Welcome to 'Synergizers: The Experts Behind Video Interop', the series where we talk to and spotlight the developers and innovators of interoperability and video conferencing! These are the movers and shakers of our multi-vendor video conferencing world and are on a solid mission to simplify video meetings across the globe.
Meet Egil Hasting, CTO at Synergy SKY.
While it's not easy to say who the mother of our interop solution is, most people at Synergy SKY would agree that Egil is the undisputed father. He was responsible for conceptualizing, developing, and strategizing how to bring the product to the market. If there is anyone with a good understanding of our video interoperability, it's Egil.
Can you tell us a bit about your background prior to Synergy SKY, how you got into developing, and what a typical workday looks like?
I'll address the latter part of that question and say that there is no such thing as a typical workday, and that's one of the best things about what I do. Thankfully, it has been like that since I began my career in video conferencing in 2001 with TANDBERG, which was then a global video conferencing leader. After six years, I moved on to a system provider called UmoeIKT, where I worked for a year and a half with telephony centrals (AVX systems). Years later, after joining the Visual Conference Group and seeing it being acquired, Pär Svensson, Patrik Christiansen, and I decided that we wanted to do something together. That's when we invested in Synergy SKY, then called Synergy Consulting.
Not long after I started working at Synergy, where I focused mostly on Sales Engineering and only gradually became involved in the R&D aspect of the job. Our first project together was the Synergy Satellite, which was an earlier version of what would later be known as Synergy SKY MANAGE. Initially, I worked primarily as a Sales Engineer and Technical Manager with some development on the side.
I've always enjoyed tinkering with things ever since I was young, though. The very first thing I developed was a game when I was nine years old because my mom wouldn't buy me a Nintendo console. It was only when I was 17-18 years of age that I became more serious about development.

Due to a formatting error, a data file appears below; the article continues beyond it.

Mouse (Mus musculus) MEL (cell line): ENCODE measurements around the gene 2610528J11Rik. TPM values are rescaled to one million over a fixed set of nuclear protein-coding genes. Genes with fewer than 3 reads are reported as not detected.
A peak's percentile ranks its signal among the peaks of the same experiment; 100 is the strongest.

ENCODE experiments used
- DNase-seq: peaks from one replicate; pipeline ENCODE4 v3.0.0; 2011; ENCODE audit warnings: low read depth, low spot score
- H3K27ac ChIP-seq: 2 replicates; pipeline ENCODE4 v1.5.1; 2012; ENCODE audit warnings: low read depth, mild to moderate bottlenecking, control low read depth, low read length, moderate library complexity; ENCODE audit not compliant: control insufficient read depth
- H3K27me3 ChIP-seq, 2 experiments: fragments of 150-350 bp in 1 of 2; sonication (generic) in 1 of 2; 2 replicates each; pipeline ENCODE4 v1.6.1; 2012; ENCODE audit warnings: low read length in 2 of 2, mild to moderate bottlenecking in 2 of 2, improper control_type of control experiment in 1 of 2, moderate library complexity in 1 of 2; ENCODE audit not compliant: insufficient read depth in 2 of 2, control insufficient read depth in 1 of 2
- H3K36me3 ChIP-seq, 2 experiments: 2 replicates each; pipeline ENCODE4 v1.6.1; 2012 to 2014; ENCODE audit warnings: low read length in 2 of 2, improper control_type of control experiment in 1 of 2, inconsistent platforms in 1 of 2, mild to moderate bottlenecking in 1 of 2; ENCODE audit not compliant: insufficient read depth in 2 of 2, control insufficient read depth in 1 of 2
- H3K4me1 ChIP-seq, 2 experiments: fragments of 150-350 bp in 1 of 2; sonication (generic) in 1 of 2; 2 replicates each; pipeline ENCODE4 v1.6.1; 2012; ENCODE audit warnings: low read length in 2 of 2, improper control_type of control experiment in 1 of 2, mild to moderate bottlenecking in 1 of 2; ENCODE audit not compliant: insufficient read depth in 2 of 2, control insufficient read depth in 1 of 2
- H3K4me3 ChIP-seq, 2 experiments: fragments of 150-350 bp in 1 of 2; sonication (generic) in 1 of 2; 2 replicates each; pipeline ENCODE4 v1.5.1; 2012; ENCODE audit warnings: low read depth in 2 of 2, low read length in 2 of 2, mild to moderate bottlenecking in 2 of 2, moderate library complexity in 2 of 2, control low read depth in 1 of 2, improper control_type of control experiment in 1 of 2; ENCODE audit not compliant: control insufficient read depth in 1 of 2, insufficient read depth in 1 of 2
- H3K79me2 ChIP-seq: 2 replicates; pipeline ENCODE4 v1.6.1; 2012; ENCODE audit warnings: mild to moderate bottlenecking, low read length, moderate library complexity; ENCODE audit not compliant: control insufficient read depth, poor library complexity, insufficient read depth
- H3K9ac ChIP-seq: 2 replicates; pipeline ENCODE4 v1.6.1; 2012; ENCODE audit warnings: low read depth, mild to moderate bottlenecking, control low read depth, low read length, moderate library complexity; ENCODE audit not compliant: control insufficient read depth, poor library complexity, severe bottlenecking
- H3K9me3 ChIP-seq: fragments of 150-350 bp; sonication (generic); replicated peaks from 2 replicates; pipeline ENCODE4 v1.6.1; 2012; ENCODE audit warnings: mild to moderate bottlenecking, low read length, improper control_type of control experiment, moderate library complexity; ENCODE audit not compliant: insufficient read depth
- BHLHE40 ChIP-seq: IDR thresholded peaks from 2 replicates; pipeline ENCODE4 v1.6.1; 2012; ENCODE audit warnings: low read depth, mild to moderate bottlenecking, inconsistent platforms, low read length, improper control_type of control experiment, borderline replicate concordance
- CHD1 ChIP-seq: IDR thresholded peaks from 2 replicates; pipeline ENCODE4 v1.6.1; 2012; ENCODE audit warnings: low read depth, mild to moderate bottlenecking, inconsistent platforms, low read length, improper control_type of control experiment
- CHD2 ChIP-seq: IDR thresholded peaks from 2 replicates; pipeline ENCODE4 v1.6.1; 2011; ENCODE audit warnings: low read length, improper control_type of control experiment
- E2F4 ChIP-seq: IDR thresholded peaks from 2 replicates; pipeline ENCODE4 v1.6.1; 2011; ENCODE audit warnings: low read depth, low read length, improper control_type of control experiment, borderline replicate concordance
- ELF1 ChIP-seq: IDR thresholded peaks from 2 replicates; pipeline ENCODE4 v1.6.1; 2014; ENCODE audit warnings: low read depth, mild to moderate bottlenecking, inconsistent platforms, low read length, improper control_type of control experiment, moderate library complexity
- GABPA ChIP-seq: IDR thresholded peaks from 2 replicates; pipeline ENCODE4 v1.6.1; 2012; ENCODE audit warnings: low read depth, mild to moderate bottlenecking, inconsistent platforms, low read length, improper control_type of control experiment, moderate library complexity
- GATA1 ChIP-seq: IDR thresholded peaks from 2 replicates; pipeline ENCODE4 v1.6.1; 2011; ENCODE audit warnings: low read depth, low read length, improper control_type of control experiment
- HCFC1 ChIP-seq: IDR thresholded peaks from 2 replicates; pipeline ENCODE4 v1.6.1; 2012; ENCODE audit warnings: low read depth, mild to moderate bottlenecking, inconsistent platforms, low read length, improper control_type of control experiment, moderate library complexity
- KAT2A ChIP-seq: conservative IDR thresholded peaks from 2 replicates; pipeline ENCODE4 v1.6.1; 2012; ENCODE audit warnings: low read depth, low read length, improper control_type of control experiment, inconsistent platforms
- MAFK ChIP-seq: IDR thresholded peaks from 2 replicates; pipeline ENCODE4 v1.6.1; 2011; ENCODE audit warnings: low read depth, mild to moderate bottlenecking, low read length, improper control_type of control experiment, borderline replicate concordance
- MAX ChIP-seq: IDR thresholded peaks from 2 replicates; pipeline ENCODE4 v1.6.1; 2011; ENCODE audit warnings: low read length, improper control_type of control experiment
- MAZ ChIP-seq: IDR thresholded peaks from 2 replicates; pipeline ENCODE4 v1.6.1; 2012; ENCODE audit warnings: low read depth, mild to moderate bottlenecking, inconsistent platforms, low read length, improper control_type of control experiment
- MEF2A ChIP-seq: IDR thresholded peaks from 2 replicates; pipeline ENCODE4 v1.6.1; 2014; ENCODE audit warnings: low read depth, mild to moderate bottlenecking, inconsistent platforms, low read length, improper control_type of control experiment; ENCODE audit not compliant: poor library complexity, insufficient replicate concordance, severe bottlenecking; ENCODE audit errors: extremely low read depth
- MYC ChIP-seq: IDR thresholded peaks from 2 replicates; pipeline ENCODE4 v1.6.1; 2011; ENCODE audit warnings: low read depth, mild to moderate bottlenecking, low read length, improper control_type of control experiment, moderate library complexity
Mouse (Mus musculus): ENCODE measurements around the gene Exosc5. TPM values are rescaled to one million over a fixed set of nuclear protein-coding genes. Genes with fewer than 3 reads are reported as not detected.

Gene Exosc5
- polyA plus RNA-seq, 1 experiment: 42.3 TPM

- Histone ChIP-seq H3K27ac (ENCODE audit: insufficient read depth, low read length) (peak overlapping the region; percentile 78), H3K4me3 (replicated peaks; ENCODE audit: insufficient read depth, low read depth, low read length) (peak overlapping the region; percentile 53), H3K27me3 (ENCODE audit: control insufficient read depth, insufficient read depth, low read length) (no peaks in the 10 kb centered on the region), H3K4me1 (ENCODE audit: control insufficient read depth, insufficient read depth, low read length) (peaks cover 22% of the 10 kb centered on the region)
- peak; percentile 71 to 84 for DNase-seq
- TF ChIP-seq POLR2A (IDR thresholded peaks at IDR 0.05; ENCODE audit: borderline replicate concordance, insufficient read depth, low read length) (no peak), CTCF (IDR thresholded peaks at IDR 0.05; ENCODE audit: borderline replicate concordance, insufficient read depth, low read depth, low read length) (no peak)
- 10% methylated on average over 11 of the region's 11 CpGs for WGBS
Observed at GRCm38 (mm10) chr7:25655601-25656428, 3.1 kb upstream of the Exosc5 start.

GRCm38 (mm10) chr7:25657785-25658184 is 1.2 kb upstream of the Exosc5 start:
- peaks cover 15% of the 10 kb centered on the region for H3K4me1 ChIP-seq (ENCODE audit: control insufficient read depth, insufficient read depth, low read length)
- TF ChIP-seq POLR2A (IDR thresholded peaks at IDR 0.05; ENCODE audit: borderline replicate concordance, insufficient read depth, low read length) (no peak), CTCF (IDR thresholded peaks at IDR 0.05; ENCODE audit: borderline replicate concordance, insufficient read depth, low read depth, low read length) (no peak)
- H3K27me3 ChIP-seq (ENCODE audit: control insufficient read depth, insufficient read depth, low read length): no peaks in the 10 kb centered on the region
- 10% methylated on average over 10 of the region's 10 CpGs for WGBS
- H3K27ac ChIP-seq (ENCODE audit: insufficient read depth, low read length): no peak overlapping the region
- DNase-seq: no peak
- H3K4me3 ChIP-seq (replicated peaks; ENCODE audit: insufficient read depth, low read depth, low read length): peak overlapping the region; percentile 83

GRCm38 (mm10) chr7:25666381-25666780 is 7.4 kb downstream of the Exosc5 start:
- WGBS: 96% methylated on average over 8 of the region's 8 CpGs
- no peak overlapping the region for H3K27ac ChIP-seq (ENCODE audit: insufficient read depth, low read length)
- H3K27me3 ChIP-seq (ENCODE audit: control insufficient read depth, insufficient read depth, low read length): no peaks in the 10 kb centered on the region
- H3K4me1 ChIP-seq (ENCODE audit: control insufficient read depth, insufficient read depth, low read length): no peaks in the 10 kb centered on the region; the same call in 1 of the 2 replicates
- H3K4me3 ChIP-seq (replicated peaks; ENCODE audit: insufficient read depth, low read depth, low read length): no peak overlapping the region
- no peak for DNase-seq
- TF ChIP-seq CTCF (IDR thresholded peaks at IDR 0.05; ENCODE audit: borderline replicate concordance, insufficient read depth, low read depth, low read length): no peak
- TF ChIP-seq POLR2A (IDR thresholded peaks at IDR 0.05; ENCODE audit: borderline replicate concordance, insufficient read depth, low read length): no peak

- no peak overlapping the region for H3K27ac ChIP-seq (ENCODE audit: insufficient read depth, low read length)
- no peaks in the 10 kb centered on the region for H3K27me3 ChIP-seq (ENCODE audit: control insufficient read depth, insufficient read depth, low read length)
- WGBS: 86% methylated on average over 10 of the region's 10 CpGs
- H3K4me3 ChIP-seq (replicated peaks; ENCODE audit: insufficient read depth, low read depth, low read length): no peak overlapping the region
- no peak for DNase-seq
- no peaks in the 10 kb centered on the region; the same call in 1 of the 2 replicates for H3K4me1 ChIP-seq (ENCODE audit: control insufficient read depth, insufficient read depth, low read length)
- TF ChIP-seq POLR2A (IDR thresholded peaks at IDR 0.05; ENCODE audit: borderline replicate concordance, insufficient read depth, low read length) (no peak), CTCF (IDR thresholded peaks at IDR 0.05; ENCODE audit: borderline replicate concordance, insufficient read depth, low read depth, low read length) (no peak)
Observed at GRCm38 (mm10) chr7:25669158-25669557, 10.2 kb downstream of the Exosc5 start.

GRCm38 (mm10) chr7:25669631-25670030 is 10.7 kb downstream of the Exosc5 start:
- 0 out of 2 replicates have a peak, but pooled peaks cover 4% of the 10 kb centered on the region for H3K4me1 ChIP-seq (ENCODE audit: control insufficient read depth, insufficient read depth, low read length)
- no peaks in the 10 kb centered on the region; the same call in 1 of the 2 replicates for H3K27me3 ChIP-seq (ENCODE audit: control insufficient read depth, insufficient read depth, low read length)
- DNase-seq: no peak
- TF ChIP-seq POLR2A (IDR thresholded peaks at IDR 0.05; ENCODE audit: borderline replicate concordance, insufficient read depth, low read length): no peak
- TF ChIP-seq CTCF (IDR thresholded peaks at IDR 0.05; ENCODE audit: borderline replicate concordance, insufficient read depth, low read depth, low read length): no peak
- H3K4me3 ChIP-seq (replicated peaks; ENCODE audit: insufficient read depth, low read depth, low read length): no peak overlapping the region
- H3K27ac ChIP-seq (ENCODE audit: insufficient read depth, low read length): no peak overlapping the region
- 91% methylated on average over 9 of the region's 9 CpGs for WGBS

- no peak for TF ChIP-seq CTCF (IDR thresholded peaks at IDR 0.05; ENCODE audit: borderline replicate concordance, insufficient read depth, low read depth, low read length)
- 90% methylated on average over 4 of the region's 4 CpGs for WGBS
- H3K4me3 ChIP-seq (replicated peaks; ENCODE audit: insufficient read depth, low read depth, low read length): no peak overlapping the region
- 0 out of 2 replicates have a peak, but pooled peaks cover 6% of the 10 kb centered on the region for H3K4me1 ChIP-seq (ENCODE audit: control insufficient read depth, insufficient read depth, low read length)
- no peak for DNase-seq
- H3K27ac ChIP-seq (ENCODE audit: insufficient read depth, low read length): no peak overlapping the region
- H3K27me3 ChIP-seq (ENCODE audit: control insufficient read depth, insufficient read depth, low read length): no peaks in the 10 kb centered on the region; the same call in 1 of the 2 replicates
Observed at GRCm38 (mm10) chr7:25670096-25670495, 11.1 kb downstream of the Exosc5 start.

" We shouldn’t forget the reason why people build their own standards is that when they look at the existing ones, they don’t see enough possibilities to invent "
You'll soon be celebrating 10 years as Synergy SKY's CTO. What have been the biggest industry achievements you've observed since starting the job, and which ones have been most often overlooked?
It's a bit hard to say because all the technical changes that take place area mostly driven by business decisions, and only seldom are there incredibly surprising turns. When they do take place, it's usually due to events like 9/11, COVID, the financial crisis, and other major socio-political events along those lines.
Let me give you an example in the operating system world. Before Linux became big in the early 1990s, there was already an open-source operating system called FreeBSD. If it hadn't been sued for copyright infringement it almost certainly would have had major adoption thanks to its sturdiness and stability. They were basically locked down in a courtroom for ten years or something. Meanwhile, Linux came and was basically the same thing yet got incomparable traction. Many didn't dare to pick up FreeBSD because they were hooked up in that courtroom. Eventually, the company that sued them lost. They didn't have anything, but the foundation was ruined.